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How this LaBelle bee mural was the start of a global art project

Posted at 7:51 PM, Nov 28, 2023

LABELLE, Fla. — If you’ve driven through downtown LaBelle, the massive bee mural on Bridge Street has likely caught your eye.

For more than 70 years, the Harold P. Curtis Honey Company has been a hive of activity, producing fresh honey and keeping bees in LaBelle. The vibrant bee mural on their building has sparked curiosity and drawn attention to the store.

Owner, Rene Curtis Pratt, shared how the mural came to be. She said eight years ago she took a call from a man named Mr. Willey. He organized a non-profit called ‘Pan-Florida Challenge’ that aims to prevent cancer by raising money to feed hungry children in Haiti and central Florida - by pedaling.

“They bicycle from Naples to West Palm, and they come through LaBelle and needed a place to stop. He said his son Matt does murals and would love for his son to do a mural on the building,” Pratt explained.

Matt Willey, the artist behind the mural, spoke about murals origin, saying, “I figured this is something I could offer, and nothing came along until 2014 until my friend sent me an iPhone video of the side of this honey company - this giant blank wall in LaBelle, Florida.”

Willey flew in from North Carolina to paint the mural, a ten-week project that allowed him to cultivate a real connection with LaBelle. “That is a really beautiful community. Getting the little kid who comes up to me and pulls his shirt up to show me where he’s gotten stung - proudly - like it was a badge of honor. And we were connecting,” reflected Willey.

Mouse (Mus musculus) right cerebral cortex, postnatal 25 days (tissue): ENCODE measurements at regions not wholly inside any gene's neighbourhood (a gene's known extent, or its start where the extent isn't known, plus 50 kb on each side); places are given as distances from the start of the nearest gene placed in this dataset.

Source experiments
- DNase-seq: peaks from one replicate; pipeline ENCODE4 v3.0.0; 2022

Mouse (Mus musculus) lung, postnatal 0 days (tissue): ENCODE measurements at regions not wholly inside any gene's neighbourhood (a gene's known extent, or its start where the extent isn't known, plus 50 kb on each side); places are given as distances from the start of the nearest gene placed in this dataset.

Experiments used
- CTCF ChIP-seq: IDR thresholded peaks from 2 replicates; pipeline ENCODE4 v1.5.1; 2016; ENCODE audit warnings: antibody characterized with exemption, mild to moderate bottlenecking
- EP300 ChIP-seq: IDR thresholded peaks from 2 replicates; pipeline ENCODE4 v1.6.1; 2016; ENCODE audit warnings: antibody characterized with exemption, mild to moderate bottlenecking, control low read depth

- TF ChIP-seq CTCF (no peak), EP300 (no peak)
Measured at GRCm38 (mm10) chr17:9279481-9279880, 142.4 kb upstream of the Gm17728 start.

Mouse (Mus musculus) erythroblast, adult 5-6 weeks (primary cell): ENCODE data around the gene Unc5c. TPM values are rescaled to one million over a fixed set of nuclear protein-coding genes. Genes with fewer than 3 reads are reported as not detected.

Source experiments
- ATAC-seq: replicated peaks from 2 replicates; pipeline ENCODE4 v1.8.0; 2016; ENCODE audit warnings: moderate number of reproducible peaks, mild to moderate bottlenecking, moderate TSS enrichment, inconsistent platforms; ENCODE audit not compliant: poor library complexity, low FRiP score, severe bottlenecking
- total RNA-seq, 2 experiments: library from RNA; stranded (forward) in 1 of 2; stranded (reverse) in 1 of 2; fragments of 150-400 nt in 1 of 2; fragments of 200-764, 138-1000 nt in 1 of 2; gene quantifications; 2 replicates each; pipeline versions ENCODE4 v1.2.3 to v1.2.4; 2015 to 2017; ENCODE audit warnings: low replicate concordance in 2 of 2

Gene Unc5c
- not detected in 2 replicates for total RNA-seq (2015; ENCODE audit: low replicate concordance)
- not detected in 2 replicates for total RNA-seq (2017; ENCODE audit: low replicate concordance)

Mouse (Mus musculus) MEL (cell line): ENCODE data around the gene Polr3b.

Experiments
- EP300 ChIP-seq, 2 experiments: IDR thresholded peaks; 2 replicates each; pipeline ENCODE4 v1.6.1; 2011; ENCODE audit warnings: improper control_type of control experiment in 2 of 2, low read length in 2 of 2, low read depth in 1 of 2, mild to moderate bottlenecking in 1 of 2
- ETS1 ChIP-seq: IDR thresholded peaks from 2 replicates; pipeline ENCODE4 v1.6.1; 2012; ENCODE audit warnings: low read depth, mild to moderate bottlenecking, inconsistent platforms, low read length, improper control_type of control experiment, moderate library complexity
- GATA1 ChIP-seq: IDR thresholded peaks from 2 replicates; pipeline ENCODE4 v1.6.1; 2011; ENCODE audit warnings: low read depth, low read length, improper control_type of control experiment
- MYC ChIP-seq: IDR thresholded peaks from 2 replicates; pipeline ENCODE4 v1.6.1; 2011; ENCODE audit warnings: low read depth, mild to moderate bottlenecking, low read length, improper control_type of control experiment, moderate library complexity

Willey said those connections form the core message for an estimated 21-year mural installation series called, ‘The Good of the Hive’, with this mural in LaBelle being the very first one. The murals highlight the interconnectedness of human and planetary health, symbolized by bees.

“When I do a mural, I’m trying to ignite curiosity within that community. The beauty of the bee is that I can paint them, I can put them in people’s mind, and then they’ll go out in the world and see a bee and hopefully make a connection that, ‘Oh, right, remember to be connected today,’” said Willey.

Willey has since painted over 10,000 bees globally, with projects in renowned locations like the Smithsonian National Zoo and the American Embassy in Beijing. His goal is to hand-paint 50,000 bees, representing the number in a healthy hive.

“I’m one bee in a whole bunch of pollinators - human pollinators - telling this story of how critical our behavior around bees and pollinators is right now,” Willey emphasized.

Renee Curtis Pratt said she appreciates the impact the mural has had on raising awareness in LaBelle. "People come in asking, 'What can I do?' or wanting to buy a hive of bees,” she said.

As the bee mural continues to create a buzz in LaBelle, it serves as a reminder of the important role these pollinators play in our ecosystem.